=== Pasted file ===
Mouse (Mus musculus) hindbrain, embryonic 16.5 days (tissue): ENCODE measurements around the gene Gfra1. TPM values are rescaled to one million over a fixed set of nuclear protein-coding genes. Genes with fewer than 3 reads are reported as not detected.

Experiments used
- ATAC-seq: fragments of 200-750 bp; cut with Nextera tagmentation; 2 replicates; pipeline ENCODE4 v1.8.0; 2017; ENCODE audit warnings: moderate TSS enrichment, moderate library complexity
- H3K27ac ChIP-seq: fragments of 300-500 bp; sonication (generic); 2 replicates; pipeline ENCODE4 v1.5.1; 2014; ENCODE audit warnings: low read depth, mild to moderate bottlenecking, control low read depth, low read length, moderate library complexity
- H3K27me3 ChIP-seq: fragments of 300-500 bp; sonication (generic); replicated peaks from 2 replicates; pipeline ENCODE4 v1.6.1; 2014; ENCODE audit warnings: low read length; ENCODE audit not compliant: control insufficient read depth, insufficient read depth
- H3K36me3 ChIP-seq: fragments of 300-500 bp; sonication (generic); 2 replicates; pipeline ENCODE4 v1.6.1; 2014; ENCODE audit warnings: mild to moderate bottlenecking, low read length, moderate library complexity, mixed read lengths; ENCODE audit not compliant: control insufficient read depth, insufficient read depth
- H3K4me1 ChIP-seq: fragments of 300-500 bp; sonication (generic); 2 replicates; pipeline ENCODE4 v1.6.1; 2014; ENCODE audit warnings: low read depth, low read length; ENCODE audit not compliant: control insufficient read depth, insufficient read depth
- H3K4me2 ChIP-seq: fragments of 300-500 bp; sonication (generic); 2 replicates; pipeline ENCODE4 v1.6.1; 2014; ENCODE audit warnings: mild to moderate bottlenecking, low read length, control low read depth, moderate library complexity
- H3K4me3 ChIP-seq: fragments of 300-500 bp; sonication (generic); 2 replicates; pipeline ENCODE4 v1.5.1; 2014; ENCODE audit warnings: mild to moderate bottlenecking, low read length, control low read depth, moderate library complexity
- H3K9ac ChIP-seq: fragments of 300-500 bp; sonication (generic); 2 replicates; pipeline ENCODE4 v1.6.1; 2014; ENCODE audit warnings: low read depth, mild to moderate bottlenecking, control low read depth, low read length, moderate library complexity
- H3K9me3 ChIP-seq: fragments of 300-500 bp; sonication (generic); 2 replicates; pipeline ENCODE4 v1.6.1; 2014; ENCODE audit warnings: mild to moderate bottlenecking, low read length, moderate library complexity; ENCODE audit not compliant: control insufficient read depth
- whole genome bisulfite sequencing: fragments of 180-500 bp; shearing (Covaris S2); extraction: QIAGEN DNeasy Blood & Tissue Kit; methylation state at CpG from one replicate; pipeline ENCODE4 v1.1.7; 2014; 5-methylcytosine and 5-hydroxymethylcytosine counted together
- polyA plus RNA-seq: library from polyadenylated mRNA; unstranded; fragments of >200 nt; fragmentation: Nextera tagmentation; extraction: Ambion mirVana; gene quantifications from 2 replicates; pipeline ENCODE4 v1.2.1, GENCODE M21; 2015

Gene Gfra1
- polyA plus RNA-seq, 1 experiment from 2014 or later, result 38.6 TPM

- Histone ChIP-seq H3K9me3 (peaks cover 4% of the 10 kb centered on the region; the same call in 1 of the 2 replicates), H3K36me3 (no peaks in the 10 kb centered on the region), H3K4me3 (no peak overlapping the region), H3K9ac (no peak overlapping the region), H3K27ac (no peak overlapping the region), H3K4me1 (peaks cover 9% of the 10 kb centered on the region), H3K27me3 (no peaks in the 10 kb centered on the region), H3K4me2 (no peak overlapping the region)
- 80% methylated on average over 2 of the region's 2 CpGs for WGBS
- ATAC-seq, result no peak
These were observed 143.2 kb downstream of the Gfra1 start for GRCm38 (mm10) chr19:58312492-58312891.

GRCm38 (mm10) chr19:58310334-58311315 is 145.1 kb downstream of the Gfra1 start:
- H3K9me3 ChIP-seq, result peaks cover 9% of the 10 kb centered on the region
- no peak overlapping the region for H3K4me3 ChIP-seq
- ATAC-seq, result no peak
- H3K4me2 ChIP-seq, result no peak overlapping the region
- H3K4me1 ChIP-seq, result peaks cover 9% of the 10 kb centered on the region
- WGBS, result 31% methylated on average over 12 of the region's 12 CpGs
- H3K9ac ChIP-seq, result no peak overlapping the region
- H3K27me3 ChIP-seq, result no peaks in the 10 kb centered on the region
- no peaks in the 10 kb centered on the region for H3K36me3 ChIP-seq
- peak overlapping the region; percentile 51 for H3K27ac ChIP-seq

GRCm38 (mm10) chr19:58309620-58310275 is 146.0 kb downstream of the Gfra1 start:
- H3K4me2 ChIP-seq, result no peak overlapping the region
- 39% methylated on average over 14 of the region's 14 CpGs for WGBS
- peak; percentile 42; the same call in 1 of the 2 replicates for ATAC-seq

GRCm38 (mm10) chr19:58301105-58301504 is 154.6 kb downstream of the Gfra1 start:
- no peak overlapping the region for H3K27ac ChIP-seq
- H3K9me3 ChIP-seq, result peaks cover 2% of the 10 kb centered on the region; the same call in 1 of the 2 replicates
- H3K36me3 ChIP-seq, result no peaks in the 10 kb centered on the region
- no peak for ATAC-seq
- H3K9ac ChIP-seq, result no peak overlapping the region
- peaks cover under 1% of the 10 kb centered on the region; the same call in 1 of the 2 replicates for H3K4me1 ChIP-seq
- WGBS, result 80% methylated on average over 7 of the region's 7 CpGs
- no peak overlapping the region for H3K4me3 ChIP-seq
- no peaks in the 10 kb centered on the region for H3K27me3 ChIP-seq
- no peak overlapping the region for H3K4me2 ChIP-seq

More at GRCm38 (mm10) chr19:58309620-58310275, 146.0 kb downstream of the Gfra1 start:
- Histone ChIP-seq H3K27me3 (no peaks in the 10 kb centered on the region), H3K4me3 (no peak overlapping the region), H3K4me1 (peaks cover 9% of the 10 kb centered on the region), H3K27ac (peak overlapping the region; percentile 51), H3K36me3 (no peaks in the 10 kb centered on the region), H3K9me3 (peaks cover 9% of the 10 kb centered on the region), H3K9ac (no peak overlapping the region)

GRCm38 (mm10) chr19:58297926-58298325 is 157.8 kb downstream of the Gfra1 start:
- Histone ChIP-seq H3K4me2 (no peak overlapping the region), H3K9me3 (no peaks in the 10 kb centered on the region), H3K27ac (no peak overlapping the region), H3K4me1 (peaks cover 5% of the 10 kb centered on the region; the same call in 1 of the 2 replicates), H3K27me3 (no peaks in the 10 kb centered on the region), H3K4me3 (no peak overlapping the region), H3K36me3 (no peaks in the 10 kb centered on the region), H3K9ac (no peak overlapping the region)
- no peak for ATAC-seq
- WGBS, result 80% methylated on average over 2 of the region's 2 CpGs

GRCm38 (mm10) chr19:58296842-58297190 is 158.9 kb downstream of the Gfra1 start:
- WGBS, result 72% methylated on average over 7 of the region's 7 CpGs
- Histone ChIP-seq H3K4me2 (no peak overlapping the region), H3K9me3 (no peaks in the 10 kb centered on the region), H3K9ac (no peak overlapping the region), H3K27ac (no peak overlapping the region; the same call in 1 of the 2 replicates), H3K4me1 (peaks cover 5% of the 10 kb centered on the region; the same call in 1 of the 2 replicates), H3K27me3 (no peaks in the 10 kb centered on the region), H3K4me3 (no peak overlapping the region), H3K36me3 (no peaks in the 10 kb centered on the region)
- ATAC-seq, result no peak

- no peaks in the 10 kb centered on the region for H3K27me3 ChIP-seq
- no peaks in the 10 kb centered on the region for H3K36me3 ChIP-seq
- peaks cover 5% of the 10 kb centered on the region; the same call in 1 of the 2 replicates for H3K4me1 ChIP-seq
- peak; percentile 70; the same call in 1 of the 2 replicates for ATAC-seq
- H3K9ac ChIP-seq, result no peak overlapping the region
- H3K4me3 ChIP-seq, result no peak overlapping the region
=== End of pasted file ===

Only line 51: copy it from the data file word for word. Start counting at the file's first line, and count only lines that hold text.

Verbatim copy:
- WGBS, result 80% methylated on average over 2 of the region's 2 CpGs